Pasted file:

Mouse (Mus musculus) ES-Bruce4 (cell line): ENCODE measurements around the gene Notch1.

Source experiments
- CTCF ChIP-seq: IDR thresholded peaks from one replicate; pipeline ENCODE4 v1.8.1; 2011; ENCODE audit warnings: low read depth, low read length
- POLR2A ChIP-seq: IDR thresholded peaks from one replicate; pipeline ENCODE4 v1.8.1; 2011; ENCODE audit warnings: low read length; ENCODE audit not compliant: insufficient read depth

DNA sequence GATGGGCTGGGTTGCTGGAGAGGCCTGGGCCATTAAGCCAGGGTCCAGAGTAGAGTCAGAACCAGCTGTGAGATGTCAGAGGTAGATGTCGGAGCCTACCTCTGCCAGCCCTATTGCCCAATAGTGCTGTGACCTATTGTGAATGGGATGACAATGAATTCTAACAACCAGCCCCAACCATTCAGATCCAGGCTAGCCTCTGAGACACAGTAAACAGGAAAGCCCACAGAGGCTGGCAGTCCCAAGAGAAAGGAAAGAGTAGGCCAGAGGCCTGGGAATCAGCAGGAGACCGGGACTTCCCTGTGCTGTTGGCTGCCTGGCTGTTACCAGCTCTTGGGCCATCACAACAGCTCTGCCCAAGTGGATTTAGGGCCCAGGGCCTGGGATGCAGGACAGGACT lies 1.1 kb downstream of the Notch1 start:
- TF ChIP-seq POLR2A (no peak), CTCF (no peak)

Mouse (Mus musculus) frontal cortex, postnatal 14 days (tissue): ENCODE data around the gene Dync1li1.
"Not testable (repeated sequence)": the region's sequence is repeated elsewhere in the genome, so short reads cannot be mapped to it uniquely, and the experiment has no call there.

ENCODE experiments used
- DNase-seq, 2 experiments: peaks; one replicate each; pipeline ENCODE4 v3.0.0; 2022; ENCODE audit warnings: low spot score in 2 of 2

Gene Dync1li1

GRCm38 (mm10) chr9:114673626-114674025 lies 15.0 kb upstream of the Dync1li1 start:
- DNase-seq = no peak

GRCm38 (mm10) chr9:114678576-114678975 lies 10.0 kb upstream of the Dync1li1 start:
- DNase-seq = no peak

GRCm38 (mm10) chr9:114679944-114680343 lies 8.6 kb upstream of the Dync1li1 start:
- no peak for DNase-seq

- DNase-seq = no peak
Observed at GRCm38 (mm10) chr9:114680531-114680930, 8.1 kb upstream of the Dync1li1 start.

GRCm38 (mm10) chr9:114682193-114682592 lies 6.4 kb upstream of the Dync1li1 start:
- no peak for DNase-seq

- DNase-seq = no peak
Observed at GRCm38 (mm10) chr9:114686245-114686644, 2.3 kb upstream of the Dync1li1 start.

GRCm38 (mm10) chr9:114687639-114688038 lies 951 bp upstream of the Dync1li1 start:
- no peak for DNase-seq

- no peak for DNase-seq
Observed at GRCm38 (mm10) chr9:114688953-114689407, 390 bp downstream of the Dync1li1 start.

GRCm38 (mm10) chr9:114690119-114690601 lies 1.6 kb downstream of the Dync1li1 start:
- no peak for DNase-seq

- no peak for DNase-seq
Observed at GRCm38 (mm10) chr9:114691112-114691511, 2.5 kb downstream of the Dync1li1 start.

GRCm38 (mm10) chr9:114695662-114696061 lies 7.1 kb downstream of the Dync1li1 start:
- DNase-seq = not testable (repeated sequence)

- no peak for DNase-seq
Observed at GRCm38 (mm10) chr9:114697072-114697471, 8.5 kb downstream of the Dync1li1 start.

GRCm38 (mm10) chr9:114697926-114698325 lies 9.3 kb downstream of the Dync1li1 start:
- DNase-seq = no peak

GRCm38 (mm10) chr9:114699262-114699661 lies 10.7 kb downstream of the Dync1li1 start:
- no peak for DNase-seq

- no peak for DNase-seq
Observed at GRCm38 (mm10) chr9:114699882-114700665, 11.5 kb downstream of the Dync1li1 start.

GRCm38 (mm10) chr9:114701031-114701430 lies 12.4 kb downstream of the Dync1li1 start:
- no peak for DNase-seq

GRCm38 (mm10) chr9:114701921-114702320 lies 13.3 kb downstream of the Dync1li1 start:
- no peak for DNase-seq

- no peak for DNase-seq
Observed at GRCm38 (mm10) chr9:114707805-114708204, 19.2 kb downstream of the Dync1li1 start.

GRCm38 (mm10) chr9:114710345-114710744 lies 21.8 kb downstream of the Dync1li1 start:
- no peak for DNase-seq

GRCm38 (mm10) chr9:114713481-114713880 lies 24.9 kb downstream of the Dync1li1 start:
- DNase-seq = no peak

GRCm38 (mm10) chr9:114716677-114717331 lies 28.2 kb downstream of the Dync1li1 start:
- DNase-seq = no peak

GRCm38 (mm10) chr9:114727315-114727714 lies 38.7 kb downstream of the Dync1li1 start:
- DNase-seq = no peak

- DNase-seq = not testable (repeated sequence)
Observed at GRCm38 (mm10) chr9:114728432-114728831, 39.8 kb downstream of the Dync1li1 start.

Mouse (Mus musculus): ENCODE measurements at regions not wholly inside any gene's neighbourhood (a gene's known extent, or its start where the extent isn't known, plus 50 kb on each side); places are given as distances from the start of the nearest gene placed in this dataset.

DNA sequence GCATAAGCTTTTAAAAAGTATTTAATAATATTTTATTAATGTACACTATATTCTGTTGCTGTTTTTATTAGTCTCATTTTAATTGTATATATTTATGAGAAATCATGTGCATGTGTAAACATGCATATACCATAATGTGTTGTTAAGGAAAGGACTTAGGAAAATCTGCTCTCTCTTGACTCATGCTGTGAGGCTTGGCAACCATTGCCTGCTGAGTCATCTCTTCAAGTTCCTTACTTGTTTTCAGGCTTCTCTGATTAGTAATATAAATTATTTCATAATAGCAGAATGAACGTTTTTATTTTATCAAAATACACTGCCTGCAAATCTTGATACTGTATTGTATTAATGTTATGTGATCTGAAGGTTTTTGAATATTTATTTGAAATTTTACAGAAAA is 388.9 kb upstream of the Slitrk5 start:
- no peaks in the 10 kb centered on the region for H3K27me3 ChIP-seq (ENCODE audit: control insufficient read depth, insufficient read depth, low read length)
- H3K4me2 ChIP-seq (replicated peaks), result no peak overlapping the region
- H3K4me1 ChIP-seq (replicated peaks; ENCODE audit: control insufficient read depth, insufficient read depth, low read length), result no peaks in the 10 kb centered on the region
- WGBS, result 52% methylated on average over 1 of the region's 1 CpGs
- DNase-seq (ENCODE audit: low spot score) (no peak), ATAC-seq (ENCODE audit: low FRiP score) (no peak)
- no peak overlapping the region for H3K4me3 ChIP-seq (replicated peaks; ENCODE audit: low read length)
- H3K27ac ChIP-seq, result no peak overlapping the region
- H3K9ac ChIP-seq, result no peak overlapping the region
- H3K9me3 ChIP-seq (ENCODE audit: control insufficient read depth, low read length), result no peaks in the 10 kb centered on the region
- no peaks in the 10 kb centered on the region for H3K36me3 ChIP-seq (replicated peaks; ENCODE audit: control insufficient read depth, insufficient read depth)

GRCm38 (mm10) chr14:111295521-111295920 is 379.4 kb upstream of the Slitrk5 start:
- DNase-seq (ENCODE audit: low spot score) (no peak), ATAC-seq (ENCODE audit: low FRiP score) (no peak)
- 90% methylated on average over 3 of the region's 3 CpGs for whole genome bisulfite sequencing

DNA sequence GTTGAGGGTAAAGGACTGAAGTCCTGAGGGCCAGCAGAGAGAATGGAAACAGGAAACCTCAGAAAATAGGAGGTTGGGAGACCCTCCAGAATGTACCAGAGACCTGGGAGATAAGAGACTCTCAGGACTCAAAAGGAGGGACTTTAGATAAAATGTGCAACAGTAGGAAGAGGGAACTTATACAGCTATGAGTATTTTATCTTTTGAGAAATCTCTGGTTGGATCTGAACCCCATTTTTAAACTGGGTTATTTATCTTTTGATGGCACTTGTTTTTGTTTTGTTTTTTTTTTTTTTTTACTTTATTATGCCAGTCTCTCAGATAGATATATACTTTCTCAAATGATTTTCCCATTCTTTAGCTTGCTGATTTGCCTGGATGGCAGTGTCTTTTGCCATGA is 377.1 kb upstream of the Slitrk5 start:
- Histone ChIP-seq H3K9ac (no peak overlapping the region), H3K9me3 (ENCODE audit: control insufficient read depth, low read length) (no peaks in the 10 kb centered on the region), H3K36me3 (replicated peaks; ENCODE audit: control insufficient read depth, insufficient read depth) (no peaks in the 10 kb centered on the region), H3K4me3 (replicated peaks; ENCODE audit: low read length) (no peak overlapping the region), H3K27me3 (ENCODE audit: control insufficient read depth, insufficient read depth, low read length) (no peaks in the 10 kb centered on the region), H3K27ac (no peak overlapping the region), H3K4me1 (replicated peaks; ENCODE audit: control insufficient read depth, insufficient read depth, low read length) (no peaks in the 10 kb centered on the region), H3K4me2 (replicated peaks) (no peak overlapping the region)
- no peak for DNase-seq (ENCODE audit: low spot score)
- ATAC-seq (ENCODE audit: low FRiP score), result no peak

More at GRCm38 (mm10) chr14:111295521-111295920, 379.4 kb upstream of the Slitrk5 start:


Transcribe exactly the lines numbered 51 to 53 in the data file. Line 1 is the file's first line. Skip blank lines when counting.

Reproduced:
- DNase-seq = no peak

GRCm38 (mm10) chr9:114716677-114717331 lies 28.2 kb downstream of the Dync1li1 start:
- DNase-seq = no peak